For what seems the longest time, you wait to hear Rooney Mara speak in “The Secret Scripture.” Like a modern-day Greta Garbo, the anticipation only builds as you see Rooney’s Rose McNulty in flashbacks as her present-day counterpart (Vanessa Redgrave) begins to reflect on how she wound up at St. Malachy’s asylum in Belfast, on the verge of being transferred away from the only home she’s known for the past 50 years. Extraordinarily fragile, the Rose we see today is indeed decades away from the stoic young woman we see arriving to work at her aunt’s temperance hotel, kept to herself even as every bachelor in town, including conspicuously the town’s priest (Theo James) and a rakish RAF pilot (Jack Reynor), has their eyes on her. Yet director Jim Sheridan, in adapting Sebastian Barry’s novel with co-writer Johnny Ferguson, knows that creating suspense rests on figuring out what’s going on in Rose’s head, with banal chit chat only likely to chip away at the mystery he painstakingly sets up. By the time you finally hear Mara talk — naturally a soft thank you when she gets off the bus in Sligo — it’s enough to leave the audience hanging on every word that comes after.
“The Secret Scripture” works best when it feels like a film from the era that it’s set in, unapologetically melodramatic and utterly in thrall to the star at its center, bending itself to the strengths of its lead rather than the other way around. Mara’s elusive quality as an actress, weaponized in “Carol” and used to full effect here, makes Rose appropriately bewitching to the men who fall over themselves to court her and enigmatic to an audience, as it’s gradually revealed why she’s at St. Malachy’s, held responsible for the murder of her newborn baby. In older age, Rose is evaluated by a psychiatrist (Eric Bana) before being moved to a new facility, her memory confined largely to what she’s scrawled in her copy of the Bible after electric shock therapy wipes away most of her consciousness, but being not much more forthcoming in her twenties for entirely different reasons, she is virtually held prisoner long before being committed, subject to the whims of men who take her refusal to engage with her as reason to exert their will.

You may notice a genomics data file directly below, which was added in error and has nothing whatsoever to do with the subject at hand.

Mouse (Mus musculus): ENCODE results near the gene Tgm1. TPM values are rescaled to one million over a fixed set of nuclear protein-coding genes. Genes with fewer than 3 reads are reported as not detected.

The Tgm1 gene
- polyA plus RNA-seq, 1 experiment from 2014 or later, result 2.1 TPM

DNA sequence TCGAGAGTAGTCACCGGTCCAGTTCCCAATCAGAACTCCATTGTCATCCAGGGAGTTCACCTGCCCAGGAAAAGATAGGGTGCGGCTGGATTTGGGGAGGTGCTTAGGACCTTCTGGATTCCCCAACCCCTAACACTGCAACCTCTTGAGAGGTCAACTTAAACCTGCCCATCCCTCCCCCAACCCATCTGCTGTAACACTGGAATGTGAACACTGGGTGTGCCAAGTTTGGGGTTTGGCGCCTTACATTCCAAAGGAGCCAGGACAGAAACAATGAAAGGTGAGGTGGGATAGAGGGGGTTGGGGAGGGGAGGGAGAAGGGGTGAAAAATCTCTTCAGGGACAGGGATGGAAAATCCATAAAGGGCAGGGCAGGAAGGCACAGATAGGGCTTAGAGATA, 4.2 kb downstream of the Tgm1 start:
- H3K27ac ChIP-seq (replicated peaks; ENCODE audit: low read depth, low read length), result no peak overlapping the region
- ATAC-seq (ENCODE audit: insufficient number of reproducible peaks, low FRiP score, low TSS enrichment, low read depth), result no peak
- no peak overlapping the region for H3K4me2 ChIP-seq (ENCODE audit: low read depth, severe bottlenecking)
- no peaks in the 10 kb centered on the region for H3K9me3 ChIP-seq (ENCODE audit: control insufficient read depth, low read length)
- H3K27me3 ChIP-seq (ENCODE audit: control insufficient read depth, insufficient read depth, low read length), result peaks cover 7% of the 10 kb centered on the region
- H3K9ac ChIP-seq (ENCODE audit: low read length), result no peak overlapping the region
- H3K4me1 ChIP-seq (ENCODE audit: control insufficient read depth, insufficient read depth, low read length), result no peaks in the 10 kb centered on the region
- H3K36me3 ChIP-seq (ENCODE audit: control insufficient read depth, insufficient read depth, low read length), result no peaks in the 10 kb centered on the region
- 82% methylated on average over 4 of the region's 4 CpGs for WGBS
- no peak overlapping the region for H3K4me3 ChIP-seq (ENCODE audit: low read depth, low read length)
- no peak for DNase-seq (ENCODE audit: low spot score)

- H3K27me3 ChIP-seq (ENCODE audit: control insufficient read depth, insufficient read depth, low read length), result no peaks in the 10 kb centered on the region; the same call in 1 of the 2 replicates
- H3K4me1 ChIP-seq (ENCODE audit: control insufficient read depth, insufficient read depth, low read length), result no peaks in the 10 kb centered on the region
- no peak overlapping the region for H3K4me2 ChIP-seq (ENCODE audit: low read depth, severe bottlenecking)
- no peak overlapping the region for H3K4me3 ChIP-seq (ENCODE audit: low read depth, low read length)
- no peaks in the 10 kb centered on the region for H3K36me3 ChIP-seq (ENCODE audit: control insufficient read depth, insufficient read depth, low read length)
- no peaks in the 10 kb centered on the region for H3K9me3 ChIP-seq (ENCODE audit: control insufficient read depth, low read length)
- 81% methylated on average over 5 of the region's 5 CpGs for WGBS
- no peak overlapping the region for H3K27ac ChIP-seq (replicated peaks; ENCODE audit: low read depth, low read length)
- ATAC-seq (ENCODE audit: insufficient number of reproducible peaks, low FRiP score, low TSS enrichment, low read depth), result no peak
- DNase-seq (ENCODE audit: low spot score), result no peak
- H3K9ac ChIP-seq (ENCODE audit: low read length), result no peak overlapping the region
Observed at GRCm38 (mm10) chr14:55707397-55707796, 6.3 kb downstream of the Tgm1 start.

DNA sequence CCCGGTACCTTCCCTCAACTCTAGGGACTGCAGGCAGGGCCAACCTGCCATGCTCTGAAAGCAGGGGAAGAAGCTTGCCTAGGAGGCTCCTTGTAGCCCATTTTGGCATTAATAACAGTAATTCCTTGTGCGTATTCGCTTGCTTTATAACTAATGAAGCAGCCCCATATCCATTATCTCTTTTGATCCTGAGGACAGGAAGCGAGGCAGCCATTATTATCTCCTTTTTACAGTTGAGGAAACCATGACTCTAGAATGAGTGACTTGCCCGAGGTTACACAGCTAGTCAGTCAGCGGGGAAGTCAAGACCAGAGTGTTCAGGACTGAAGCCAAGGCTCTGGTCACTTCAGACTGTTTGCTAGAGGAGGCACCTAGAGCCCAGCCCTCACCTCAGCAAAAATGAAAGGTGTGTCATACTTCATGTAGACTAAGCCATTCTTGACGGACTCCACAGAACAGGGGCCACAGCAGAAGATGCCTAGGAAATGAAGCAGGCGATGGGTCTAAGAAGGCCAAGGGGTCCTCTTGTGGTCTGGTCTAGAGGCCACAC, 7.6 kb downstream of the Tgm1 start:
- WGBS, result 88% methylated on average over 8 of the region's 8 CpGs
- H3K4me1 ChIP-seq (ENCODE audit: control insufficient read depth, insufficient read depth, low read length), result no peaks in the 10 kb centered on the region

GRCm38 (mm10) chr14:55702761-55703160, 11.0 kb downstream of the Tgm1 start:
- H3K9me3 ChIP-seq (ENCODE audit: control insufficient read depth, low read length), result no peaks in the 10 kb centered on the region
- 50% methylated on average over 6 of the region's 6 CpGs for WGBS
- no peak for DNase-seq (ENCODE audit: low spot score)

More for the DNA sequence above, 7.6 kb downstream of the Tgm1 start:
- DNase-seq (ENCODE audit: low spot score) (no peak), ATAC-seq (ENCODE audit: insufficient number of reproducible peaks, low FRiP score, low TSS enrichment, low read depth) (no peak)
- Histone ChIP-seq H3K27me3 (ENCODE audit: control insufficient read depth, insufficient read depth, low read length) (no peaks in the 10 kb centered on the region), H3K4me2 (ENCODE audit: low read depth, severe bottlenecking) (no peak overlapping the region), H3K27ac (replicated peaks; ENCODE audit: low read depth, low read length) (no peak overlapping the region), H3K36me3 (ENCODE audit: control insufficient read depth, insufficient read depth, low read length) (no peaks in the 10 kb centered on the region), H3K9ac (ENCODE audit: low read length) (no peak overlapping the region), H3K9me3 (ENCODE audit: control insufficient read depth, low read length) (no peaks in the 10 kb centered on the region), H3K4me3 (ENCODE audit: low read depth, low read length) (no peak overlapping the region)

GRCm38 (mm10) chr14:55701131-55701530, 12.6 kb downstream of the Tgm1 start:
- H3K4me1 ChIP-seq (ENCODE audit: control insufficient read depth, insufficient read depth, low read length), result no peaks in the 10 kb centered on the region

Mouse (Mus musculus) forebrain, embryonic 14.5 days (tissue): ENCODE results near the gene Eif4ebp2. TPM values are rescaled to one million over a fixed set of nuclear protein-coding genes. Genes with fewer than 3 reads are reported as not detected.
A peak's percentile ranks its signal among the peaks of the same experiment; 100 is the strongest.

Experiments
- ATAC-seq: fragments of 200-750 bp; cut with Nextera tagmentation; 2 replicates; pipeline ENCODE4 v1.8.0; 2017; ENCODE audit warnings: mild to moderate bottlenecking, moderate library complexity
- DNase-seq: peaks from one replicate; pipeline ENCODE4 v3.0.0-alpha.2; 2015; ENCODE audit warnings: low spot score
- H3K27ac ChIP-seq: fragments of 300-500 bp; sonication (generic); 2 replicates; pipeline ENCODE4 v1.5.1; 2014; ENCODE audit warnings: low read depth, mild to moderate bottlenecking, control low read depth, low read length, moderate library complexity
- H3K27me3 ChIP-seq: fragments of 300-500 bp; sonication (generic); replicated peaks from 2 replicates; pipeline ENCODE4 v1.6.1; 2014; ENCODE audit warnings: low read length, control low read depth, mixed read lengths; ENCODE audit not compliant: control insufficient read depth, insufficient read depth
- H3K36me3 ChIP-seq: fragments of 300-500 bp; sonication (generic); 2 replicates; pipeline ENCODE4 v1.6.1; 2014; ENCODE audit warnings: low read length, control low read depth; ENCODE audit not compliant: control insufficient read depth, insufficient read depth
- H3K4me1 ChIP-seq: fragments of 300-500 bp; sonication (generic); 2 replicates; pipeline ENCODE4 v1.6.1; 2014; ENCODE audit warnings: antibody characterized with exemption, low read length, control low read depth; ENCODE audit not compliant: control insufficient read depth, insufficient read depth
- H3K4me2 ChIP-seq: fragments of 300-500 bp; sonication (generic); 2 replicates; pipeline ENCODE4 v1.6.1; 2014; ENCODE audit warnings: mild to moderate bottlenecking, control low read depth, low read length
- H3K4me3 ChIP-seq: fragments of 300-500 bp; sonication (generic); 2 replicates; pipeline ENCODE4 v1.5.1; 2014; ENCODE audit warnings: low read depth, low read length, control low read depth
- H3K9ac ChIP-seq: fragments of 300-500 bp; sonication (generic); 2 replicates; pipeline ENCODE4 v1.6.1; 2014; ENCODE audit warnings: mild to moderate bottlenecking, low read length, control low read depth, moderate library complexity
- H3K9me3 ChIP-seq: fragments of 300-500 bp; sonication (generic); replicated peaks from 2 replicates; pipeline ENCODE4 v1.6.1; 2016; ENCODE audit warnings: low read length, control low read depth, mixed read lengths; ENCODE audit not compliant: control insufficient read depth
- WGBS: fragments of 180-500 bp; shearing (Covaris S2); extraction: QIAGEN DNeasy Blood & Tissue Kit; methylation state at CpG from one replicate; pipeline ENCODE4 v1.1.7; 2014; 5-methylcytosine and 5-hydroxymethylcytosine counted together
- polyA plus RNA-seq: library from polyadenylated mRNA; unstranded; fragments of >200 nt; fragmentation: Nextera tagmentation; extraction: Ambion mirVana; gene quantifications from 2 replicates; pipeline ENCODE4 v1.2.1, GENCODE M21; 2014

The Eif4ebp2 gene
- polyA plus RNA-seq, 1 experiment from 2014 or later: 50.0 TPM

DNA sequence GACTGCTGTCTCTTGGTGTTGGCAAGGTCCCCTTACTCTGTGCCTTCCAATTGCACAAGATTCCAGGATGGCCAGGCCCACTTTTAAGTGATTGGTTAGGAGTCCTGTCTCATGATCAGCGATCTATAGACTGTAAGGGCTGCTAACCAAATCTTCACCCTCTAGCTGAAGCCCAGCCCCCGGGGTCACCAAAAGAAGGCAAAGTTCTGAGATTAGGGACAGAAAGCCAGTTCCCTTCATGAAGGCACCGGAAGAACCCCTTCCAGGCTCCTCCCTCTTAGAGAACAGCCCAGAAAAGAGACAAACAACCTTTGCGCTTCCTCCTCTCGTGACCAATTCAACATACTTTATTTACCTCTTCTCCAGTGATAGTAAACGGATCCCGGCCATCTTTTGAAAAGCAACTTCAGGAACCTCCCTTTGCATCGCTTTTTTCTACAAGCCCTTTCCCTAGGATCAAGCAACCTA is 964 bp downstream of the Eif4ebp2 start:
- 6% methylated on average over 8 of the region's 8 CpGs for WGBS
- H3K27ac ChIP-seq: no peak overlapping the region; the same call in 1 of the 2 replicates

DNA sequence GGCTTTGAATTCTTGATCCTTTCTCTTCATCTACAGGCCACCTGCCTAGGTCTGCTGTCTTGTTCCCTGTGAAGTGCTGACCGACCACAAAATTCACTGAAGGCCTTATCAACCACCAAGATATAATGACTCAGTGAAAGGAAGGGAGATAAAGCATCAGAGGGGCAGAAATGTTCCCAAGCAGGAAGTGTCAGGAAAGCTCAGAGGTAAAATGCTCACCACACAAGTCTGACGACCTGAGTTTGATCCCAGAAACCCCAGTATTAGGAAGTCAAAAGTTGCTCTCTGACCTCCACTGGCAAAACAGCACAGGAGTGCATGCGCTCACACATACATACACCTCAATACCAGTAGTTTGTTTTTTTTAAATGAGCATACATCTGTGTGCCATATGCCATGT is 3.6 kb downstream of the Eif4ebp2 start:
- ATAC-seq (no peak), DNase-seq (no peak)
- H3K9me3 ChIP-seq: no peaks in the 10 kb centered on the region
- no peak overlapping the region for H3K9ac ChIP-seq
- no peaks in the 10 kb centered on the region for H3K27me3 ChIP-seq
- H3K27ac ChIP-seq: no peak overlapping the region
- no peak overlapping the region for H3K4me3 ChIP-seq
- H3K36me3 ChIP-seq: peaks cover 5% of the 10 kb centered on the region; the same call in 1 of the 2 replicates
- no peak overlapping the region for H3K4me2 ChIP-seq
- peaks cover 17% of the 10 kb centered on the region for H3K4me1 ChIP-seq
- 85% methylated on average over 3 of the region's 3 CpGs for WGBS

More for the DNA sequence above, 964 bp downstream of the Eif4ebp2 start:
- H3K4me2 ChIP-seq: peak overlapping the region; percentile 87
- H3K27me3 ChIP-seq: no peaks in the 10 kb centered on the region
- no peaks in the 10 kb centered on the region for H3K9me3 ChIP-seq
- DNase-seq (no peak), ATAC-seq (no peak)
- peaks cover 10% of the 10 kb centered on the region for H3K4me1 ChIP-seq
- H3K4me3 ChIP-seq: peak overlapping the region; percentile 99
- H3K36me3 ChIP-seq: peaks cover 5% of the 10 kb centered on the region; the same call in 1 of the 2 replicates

It’s fertile territory for Sheridan, returning to a time just after the one he so vividly depicted in the 1930s-set “The Field,” where the influence of the Catholic Church can be felt throughout Rose’s life, even if she’s largely unaware of it, and his strong grasp on other period details are continually enriching. The tragedy that befalls Rose is shared by the entire country as it is beset by war, a weight that the writer/director ably carries. However, “The Secret Scripture” is burdened by an overly complex structure, toggling back and forth in time, that doesn’t do it many favors, from a overly complicated opening sequence that flashes between the past and present without supplying much context and the subsequent handoffs between Redgrave’s Rose and Mara’s feeling more mechanical than fluid. Stylistically, the two sides of the story, both compelling in their own right, never feel entirely comfortable sitting side by side and the usually dynamic Bana gets saddled with the thankless expository task of serving as the good doctor whose job it is to put all the pieces together.
Still, there’s more than enough that’s worthwhile in “The Secret Scripture,” which is driven by strength of Mara and Redgrave’s performances and the fascinating character they both get to play. In their able hands, Rose strives to create a home in her own mind away from a world that’s been far too harsh, a place that constantly intrigues as the circumstances around her change and the years go by. In even the smallest expressions of this freedom, whether it’s a rare grin from Mara or Redgrave playing a few bars of “Moonlight Sonata,” “The Secret Scripture” soars.
“The Secret Scripture” does not yet have U.S. distribution. It will play twice more at the Toronto International Film Festival on September 16th at noon at the Ryerson and September 18th at 9:45 am at the Isabel Bader Theatre.